Disabled by “WHY?” {day 5}

If you’ve never had an opportunity to ask why something did or didn’t happen in your life, you’re either a zombie or a Stepford wife. Or both.

The problem with the question “why?” is that it disables us. The question why (and usually the answer to the question, if there is one) changes nothing. Once we’re caught the why cycle, we cease to make forward progress.

Asking why is the equivalent of yanking on a vehicle’s parking brake. Until you release the why you aren’t going to be going anywhere fast, and you’re probably going to pollute the air around you with the stink of burning brakes. Met any stinky people lately? Folks who are caught in a rut so deep it’s just a grave with both ends kicked out? It’s entirely possible they pulled the why brake on life after experiencing a loss or a failure or some unexplainable event. Now they’re stuck.

You might be stuck, too. I have been.

I’ve spent the last 14 years asking why about the state of the church the Patrick and I planted. Add to that the regular sort of whys like why can’t we get ahead financially, and why did so-and-so get sick or have that accident, and why wasn’t that prayer answered, and you risk ending up quite spiritually/mentally/emotionally constipated. No matter what you’re doing, that ugly question keeps hogging your attention, holding you back, keeping you bound up in grief or anger or sorrow or doubt that can’t be assuaged by platitudes or soothed by time.


That’s the trouble with the question why. There are no answers, no solutions. More often than not, why is little more than a dead-end.

Are you ready to move ahead? Ready for a change? Ready for transformation? You’re going to have to set aside that box of whys. It’s ballast, sandbags, dead weight… useless questions without answers.

I’m unraveling the knots that have tied me to the whys and why nots that came with the assignment of planting a church in a community of 2,400 people that already had more than a dozen established Christian churches. I’m disengaging from the whys that relate to my oldest son’s two accidents in three months that required emergency orthopedic surgeries, all paid for without the benefit of insurance or Medicaid. I’m untangling myself from the why I find myself back on my parents’ homestead as a 41-year-old “boomerang” kid.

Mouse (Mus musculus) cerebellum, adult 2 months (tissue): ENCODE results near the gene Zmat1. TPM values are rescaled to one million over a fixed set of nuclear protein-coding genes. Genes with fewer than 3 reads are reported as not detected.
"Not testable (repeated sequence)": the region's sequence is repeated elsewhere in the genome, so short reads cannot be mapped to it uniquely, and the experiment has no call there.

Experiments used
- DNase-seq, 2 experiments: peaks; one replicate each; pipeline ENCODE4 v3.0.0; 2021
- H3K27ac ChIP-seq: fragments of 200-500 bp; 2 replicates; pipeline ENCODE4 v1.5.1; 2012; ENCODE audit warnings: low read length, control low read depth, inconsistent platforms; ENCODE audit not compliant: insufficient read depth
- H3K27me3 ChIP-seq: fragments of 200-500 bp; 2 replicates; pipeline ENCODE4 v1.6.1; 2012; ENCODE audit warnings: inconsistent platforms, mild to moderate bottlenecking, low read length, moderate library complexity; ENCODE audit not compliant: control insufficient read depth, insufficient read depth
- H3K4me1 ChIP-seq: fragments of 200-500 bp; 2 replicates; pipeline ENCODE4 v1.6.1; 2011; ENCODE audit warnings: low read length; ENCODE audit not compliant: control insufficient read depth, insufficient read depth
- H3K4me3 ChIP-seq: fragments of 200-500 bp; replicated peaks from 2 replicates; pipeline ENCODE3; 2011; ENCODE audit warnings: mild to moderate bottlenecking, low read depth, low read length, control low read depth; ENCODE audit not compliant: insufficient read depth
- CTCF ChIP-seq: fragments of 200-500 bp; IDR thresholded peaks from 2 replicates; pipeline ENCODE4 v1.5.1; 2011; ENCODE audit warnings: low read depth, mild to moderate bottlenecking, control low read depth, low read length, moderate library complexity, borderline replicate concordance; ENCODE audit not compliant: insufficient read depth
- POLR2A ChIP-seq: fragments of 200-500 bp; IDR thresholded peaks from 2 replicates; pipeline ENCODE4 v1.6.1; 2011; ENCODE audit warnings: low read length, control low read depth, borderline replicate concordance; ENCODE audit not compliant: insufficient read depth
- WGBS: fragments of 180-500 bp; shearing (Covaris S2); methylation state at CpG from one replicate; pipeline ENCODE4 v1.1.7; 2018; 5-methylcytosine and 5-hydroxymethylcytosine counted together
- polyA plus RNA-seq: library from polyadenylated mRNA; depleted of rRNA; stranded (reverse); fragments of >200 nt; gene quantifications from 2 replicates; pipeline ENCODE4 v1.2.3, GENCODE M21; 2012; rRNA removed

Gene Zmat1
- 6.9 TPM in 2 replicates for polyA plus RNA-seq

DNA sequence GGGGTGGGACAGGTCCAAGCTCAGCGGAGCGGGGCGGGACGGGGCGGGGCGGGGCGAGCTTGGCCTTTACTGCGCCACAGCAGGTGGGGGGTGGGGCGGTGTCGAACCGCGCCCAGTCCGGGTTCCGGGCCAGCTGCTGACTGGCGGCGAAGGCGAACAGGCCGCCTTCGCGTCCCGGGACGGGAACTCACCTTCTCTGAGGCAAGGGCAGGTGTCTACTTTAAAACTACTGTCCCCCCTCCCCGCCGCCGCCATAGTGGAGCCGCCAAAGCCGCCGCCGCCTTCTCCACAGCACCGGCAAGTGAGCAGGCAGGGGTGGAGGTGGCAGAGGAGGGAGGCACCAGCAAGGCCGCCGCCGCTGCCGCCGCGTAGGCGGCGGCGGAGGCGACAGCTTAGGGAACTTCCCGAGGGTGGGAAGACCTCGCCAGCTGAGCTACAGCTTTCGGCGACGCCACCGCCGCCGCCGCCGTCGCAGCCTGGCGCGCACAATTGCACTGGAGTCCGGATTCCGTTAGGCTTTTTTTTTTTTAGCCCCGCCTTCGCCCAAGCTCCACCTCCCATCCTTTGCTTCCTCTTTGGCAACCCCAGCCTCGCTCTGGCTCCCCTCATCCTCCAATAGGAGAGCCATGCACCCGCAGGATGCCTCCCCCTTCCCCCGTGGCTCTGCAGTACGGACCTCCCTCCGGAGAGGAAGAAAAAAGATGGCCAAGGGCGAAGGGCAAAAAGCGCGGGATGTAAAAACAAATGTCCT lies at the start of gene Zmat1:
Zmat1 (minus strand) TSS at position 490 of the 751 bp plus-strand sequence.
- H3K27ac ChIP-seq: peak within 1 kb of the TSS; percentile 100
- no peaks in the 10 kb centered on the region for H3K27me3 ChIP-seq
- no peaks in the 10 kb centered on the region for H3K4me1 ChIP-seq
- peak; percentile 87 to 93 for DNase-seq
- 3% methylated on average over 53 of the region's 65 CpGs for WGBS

WHY am I separating myself from the whys? 

Because they really don’t matter. Even if I had the answers, they wouldn’t solve anything. I might be able to explain some things, if anyone cared, but I would still be left with the same situations.

Perhaps it would behoove (isn’t that a fun word?) us to take a lesson from the greenhouse. (While we were away, my parents added a greenhouse to the back of the garage. I love it. It’s a sanctuary for someone who loathes wind and bugs, but wants to play in the dirt. However, it has taken me three days to uncover the dirt.) The greenhouse was “left to itself” for a year or two, and the resulting mess has taken me a few days to clear out … lots of pruning and pulling and clearing and cleaning.

I should have taken a picture, but I didn’t… in the middle of the greenhouse sat a heap of dry, dead vines, about a foot high and 3-4 feet in diameter. Riddled with spider webs and general ickiness, the heap of dead foliage was one of the last spots I wanted to tackle.

I cleared dead leaves and weeds from the surviving strawberry plants, ripped out handfuls of dandelions and bindweed, hauled away the thorny branches I clipped off the overgrown primrose and some sort of cherry bushes. All the while, I kept getting a whiff of mint. But I didn’t see any mint, anywhere, no matter how hard I looked.

Today, in preparation for planting lettuce and spinach in the “kitchen garden” section, I tackled that heap of dead vines and uncovered a surprise: a few struggling shoots of fragrant green mint, forcing their way through the dense, dead overgrowth into the light, determined to LIVE.  I wanted to weep over those pathetic little sprouts.

I’m like that mint, and so are you.

Whatever has tried to bury you under a dead pile of whys and why nots is not enough to defeat you. You might be unnoticed, ignored, unrecognized, but the life that is in you is greater than any amount of detritus piled on top of you. Keep setting that bundle of whys aside every time it gets in your way, and press on toward the light and life that belong to you as a child of God! The future is bright… I’m sure those mint sprouts are saying the same thing.

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